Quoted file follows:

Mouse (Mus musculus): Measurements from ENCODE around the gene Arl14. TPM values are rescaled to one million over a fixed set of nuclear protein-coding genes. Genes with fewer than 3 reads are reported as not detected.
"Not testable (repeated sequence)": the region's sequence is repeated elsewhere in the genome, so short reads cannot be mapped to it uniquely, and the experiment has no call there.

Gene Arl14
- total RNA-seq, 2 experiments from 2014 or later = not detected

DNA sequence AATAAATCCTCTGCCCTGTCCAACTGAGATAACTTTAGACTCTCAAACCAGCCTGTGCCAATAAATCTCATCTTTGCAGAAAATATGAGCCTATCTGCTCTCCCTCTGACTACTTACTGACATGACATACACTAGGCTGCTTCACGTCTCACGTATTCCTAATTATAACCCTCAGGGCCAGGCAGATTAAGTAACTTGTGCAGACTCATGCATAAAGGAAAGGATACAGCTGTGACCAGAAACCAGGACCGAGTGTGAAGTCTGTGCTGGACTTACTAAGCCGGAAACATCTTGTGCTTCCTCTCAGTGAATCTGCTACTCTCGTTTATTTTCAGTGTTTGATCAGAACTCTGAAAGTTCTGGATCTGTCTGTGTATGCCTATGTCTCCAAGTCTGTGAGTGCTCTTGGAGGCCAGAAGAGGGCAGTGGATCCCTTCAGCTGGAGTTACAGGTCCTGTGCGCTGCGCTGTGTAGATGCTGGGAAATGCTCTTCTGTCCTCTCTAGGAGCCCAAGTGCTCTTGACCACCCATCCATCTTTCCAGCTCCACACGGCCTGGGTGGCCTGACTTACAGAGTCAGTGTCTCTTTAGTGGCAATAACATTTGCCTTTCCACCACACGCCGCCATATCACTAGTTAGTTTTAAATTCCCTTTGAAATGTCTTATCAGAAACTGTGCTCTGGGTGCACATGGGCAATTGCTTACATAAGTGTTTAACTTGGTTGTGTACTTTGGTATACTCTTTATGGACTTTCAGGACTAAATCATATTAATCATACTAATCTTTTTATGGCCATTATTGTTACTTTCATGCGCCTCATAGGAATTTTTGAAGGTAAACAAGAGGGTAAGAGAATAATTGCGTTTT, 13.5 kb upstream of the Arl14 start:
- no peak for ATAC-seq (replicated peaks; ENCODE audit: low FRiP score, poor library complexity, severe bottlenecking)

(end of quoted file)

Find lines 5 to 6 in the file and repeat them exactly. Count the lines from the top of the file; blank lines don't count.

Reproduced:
DNA sequence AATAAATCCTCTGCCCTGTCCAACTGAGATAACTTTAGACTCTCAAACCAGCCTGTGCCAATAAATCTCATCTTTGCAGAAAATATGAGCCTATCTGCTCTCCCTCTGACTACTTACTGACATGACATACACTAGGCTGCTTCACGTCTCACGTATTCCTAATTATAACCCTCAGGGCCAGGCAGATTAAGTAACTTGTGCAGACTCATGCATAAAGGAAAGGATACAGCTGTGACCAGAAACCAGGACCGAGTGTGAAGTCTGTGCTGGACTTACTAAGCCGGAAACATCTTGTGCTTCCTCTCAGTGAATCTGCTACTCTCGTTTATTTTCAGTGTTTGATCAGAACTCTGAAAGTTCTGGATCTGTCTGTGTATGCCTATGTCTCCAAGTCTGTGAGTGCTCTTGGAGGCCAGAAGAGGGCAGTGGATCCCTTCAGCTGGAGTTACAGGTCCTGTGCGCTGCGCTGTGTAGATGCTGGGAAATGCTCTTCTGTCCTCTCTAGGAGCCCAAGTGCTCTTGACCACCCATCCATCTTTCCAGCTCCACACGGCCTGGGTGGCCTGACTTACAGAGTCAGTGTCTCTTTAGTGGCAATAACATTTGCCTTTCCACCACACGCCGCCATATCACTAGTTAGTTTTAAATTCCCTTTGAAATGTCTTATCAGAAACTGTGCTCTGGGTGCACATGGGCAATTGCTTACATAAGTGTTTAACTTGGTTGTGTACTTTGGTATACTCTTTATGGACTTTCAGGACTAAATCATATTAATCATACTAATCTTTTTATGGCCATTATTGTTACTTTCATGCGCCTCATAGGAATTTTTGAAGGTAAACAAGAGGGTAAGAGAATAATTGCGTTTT, 13.5 kb upstream of the Arl14 start:
- no peak for ATAC-seq (replicated peaks; ENCODE audit: low FRiP score, poor library complexity, severe bottlenecking)